- Fill out a Needs Assessment Survey*: Indicate what type of assistance you are seeking (e.g., housing, finance, legal).
- Manage Recovery Process: A Fleet and Family Support Center representative will contact you to help determine the appropriate response or assistance needed for your recovery efforts.
* Information provided in the survey will be used only by Navy professionals and subject matter experts to aid with recovery efforts. Details contained in the survey are confidential and will NOT be shared with anyone without permission.
Ready Navy Links & Resources
- Ready Navy Emergency Kit (PDF-844 Kb)
- Ready Navy Family Emergency Plan (PDF-652 Kb)
- Ready Navy Kid’s Activity (PDF-3 Mb)
- Wide Area Alert Notification (WAAN) System Registration Instructions (PDF-633 Kb)
Prepare to Report
Following certain catastrophic events, the Secretary of Defense may direct all people affiliated with the Department of Defense in the affected area to check in with their command for accountability. If Internet connectivity is available, check in online using the Air Force Personnel Accountability and Assessment System (AFPAAS).
AFPAAS enables Air Force officials to account for assigned personnel and their family members and, if needed, provide assistance. AFPAAS links are also available on Military OneSource.
Follow your command's established procedures to report your status. If a command or alternate command cannot be reached, perform the actions below:
- Log in to the AFPAAS website. Family members will need their sponsor's date of birth and Social Security number to log in.
- If a computer is not accessible, call the Air Force Personnel Readiness Cell at 1-800-435-9941, DSN 665-2020 or commercial at 1-210-565-2020.
* The following personnel have a responsibility to properly account for their status after an incident: all active duty Air Force personnel, Air Force Reservists and their family members (as listed in the Defense Enrollment Eligibility Reporting System, or DEERS, database) and Air Force civilian employees, both civil service and nonappropriated funds employees and their family members.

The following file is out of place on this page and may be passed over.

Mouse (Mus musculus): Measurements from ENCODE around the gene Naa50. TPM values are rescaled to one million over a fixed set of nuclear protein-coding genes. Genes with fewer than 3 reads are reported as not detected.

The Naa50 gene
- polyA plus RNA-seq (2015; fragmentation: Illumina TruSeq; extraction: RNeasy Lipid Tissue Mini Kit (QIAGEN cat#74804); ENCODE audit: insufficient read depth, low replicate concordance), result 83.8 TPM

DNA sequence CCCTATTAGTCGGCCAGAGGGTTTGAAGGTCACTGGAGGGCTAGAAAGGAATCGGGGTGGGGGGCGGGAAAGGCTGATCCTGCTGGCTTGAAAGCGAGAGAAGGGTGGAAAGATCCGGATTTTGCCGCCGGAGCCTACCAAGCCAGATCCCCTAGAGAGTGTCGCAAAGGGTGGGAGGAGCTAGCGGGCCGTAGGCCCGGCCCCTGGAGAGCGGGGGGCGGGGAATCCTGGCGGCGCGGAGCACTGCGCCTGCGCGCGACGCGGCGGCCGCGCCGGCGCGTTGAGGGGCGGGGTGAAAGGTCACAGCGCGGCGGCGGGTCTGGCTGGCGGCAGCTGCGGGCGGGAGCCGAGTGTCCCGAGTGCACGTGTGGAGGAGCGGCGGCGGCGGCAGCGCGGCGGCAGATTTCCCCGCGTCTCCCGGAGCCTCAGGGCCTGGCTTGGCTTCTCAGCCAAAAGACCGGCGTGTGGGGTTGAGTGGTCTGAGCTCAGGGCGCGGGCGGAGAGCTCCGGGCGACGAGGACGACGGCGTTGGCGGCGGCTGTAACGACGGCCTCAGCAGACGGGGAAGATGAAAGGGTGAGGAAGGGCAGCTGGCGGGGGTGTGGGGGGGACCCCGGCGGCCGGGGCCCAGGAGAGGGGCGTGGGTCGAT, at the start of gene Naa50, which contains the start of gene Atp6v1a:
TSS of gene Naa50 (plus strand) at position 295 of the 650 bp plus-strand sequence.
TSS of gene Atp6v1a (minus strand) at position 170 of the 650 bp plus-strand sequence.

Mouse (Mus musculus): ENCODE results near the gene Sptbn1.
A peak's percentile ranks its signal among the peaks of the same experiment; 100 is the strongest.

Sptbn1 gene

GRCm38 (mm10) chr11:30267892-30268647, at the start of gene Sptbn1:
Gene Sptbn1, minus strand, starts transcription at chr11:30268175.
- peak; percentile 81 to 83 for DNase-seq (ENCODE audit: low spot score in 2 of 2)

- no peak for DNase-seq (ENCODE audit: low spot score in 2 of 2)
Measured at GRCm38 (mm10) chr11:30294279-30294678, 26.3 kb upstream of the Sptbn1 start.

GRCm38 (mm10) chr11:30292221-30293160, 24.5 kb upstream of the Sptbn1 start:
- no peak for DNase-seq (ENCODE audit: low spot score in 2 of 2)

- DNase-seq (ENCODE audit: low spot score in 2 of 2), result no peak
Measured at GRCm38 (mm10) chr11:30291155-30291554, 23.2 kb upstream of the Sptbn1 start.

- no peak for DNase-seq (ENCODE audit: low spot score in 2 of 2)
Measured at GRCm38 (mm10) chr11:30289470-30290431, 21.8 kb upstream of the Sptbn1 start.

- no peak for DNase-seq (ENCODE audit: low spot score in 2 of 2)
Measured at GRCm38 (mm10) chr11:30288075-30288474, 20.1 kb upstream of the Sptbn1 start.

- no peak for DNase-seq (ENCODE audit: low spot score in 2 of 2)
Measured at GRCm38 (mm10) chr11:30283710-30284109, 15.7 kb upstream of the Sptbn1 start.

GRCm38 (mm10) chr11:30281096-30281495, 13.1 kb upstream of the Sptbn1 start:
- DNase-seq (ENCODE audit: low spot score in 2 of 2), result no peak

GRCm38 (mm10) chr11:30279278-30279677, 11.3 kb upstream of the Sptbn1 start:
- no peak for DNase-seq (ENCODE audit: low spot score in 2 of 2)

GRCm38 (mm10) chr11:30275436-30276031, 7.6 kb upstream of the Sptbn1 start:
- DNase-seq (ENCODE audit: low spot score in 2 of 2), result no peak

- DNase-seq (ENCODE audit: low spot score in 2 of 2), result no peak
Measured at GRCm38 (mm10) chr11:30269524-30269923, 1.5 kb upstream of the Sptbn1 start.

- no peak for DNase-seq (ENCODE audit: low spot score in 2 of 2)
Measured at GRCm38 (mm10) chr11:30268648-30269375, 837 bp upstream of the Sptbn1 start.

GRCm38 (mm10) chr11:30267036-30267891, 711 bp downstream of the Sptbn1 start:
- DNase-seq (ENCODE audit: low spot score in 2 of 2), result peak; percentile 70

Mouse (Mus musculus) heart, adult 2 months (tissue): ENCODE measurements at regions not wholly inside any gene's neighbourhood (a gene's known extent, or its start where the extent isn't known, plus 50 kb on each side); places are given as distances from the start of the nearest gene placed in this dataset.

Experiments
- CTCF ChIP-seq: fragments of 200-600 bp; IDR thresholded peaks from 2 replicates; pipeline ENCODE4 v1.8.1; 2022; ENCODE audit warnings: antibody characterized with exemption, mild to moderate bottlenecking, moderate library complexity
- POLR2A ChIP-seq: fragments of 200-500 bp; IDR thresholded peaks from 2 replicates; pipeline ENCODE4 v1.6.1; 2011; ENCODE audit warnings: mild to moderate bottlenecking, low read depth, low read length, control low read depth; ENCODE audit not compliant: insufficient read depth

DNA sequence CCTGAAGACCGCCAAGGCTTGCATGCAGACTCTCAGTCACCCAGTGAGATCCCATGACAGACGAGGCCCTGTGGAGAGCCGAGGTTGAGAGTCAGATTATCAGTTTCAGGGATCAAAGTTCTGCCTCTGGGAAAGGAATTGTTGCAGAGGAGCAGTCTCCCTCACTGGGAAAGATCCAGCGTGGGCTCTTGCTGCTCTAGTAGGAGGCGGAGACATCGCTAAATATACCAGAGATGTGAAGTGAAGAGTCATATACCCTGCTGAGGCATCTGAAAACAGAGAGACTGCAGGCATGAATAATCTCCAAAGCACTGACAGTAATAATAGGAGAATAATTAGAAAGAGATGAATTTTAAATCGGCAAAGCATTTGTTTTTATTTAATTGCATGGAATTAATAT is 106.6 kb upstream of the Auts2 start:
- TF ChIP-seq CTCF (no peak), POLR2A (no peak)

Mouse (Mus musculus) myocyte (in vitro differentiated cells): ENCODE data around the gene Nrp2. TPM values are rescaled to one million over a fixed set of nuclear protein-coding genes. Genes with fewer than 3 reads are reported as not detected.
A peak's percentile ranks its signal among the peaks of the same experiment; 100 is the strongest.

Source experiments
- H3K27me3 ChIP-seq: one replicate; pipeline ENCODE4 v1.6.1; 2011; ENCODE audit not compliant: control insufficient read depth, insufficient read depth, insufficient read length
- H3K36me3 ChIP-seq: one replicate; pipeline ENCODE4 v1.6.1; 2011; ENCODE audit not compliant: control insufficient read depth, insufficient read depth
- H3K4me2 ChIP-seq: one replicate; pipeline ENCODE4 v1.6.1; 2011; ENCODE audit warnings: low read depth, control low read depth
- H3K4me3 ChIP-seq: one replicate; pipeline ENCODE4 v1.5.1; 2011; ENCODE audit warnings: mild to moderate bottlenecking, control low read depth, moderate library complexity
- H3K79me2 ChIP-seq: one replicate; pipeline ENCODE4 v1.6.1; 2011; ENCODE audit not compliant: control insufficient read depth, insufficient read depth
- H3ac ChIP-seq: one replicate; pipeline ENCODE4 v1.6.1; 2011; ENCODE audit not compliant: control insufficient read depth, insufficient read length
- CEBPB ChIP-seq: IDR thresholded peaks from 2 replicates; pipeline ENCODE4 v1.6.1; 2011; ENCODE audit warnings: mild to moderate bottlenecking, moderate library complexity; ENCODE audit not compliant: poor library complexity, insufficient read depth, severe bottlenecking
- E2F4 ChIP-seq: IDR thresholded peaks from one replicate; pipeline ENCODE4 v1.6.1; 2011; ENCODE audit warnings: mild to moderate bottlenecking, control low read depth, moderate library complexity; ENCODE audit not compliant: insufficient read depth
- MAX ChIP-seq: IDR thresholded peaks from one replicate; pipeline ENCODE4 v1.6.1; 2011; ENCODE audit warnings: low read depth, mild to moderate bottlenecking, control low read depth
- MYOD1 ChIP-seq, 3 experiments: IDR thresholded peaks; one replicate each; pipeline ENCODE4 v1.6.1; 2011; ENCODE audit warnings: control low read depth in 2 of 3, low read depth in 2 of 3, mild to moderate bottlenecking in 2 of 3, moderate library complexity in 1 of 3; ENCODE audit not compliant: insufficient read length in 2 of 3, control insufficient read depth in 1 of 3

If you or your family has been affected by a declared emergency and you need assistance, log in to AFPAAS website, and assess your needs. Follow the steps below to ensure you receive proper recovery assistance from the Air Force:
- Account, Update and Verify: After reporting, verify that your contact information in AFPAAS is correct and current.
- Fill out a Needs Assessment Survey: Indicate what type of assistance you are seeking (e.g., housing, finance, legal). Information provided in the survey will be used only by Air Force professionals and subject-matter experts to aid with recovery efforts. Details contained in the survey are confidential and will NOT be shared with anyone without permission.
- Manage Recovery Process: A case manager may contact you based on the information provided in the survey. Together, you'll determine the appropriate response or assistance needs for your recovery efforts.
Ready Coast Guard is a Coast Guard–wide campaign sponsored by the Headquarters Health, Safety, and Work-Life Directorate's Office of Work-Life. It is a proactive campaign to inform the Coast Guard community about relevant hazards and encourage them to have an emergency plan and kit. Through education and community awareness activities, the campaign encourages individuals and families to plan and prepare for all hazards.